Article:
some of the most widely spread errors find no supporters 
worth mentioning, and exist only in vague popular misap- 
prehension. It will be found the best arrangement, there- 
fore, at the risk of occasional repetition, to collect a few of 
the errors that occur most frequently, and as far as possible 
to trace them to their sources; but it will hardly be worth 
the trouble to attempt any regular system of arrangement 
and classification. We shall mainly confine ourselves, in 
accordance with the special province of this work, to problems 
which involve questions of logical interest, or to those 
which refer to the application of Probability to moral and 
social science. We shall avoid the discussion of isolated 
problems in games of chance and skill except when some 
error of principle seems to be involved in them. 

SECT. 2.] Fallacies. 33 

2, (I.) One of the most fertile sources of error and 
confusion upon the subject has been already several times- 
alluded to, and in part discussed in a previous chapter. 
This consists in choosing the class to which to refer an 
event, and therefore judging of the rarity of the event and 
the consequent improbability of foretelling it, after it has 
happened, and then transferring the impressions we expe- 
rience to a supposed contemplation of the event beforehand. 
The process in itself is perfectly legitimate (however unne- 
cessary it may be), since time does not in strictness enter 
at all into questions of Probability. No error therefore 
need arise in this way, if we were careful as to the class 
which we thus selected; but such carefulness is often neg- 

An illustration may afford help here. A man once 
pointed to a small target chalked upon a door, the target 
having a bullet hole through the centre of it, and surprised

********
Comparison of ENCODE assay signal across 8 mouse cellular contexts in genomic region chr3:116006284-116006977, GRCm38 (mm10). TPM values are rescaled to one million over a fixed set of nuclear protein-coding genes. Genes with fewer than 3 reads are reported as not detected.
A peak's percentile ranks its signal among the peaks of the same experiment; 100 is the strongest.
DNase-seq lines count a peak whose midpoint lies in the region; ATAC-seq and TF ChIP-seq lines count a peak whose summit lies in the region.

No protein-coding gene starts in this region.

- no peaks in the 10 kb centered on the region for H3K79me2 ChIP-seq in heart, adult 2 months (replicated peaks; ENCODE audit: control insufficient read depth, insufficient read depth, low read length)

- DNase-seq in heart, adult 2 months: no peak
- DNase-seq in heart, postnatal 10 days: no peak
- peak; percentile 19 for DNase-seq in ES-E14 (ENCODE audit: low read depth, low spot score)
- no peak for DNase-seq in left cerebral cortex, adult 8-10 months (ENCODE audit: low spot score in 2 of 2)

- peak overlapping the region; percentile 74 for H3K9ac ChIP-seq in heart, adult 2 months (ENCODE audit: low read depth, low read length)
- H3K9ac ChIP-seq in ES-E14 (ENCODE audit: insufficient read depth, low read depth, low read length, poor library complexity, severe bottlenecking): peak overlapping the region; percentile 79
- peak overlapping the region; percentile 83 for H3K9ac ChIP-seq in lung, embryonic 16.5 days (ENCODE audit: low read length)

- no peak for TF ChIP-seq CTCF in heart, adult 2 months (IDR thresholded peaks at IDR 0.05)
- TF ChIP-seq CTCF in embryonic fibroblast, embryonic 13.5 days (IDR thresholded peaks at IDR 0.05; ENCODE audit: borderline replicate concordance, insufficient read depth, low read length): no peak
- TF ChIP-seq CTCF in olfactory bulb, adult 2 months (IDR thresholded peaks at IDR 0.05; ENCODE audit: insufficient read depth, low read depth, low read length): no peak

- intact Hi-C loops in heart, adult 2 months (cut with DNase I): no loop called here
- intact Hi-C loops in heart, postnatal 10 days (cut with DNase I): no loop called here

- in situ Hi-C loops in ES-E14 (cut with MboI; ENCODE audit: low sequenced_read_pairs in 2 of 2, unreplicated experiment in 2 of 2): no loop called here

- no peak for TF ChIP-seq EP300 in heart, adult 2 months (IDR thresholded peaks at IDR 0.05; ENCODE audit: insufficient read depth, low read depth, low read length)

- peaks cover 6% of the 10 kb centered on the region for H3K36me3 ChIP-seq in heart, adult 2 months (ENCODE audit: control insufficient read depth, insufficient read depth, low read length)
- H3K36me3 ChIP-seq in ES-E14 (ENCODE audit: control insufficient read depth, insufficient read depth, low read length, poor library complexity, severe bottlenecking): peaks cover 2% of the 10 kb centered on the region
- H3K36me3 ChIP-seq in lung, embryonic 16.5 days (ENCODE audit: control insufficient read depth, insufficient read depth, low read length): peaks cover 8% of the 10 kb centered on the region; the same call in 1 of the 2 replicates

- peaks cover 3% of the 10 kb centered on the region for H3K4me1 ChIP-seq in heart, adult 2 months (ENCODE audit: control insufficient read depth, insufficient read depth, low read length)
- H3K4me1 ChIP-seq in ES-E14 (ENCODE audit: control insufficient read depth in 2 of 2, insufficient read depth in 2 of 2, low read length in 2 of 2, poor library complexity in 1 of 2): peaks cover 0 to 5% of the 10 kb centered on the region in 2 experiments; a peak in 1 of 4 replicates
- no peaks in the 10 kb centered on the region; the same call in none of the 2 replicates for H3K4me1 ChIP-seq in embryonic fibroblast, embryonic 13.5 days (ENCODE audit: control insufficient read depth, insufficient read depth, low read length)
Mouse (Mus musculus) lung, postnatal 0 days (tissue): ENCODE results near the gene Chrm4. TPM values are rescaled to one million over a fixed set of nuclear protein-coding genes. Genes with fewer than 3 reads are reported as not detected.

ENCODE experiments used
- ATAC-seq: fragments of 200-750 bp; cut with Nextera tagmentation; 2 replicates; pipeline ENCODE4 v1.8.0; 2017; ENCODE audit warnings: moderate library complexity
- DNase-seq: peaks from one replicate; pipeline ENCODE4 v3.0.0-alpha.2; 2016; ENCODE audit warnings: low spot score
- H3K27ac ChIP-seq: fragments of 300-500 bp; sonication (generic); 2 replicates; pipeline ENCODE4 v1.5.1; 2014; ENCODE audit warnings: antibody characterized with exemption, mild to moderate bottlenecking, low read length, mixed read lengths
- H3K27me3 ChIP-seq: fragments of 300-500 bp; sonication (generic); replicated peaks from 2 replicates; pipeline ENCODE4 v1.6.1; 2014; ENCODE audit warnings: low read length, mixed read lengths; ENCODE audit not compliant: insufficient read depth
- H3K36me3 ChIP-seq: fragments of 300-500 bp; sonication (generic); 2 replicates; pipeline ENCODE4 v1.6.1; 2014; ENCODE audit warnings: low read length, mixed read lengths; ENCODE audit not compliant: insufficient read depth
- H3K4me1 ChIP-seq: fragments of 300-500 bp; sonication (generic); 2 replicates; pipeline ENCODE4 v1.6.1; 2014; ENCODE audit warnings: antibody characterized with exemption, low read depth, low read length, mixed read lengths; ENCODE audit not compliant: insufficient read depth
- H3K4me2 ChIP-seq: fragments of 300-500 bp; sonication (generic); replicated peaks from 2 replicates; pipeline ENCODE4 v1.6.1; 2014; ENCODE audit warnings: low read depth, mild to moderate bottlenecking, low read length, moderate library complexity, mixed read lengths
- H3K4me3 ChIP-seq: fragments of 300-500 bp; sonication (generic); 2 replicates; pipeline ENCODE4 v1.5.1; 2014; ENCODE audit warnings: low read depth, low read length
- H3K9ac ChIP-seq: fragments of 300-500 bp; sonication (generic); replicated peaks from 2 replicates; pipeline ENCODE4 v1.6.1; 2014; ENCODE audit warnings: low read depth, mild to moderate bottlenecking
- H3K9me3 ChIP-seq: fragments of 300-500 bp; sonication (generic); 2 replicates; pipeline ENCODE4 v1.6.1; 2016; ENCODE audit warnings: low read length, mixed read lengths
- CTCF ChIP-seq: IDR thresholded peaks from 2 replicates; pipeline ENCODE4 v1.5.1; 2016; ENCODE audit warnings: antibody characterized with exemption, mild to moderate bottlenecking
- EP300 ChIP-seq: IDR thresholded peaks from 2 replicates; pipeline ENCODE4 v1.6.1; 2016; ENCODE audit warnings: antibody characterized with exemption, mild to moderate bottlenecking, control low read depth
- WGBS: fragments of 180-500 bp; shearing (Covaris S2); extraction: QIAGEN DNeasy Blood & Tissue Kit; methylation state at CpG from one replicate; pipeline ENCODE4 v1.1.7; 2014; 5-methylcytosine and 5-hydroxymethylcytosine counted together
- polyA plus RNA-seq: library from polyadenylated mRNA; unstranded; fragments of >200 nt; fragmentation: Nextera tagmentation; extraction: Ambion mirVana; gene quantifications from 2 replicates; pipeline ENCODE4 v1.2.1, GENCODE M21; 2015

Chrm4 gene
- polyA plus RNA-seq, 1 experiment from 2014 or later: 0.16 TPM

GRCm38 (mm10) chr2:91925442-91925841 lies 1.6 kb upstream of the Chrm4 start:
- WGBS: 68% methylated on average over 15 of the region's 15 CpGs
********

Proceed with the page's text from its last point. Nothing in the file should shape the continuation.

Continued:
some spectators by declaring that he had fired that shot 
from an old fowling-piece at a distance of a hundred yards. 
His statement was true enough, but he suppressed a rather 
important fact. The shot had really been aimed in a general 
way at the barn-door, and had hit it; the target was after- 
wards chalked round the spot where the bullet struck. A 
deception analogous to this is, I tbink, often practised uncon- 
sciously in other matters. We judge of events on a similar 
principle, feeling and expressing surprise in an equally un- 
reasonable way, and deciding as to their occurrence on 
grounds which are really merely a subsequent adjunct of our 
own. Butler's remarks about 'the story of Caesar/ discussed 
already in the twelfth chapter, are of this character. He 
selects a series of events from history, and then imagines a 
person guessing them correctly who at the time had not the 
history before him. As I have already pointed out, it is one 

334 Fallacies. [CHAP.. XIV. 

thing to be unlikely to guess an event rightly without 
specific evidence; it is another and very different thing to 
appreciate the truth of a story which is founded partly or 
entirely upon evidence. But it is a great mistake to transfer 
to one of these ways of viewing the matter the mental im- 
pressions which properly belong to the other. It is like 
drawing the target afterwards, and then being surprised to 
iind that the shot lies in the centre of it. 

3. One aspect of this fallacy has been already dis- 
cussed, but it will serve to clear up difficulties which are 
often felt upon the subject if we reexamine the question 
under a some? what more general form. 

In the class of examples under discussion we are generally 
presented with an individual which is not indeed definitely 
referred to a class, but in regard to which we have no great 
difficulty in choosing the appropriate class. Now suppose 
we were contemplating such an event as the throwing of 
sixes with a pair of dice four times running. Such a throw 
would be termed a very unlikely event, as the odds against 
its happening would be 36 x 36 x 36 x 36 - 1 to 1 or 1679615 
to 1. The meaning of these phrases, as has been abundantly 
pointed out, is simply that the event in question occurs very 
rarely; that, stated with numerical accuracy, it occurs once in 
1679616 times.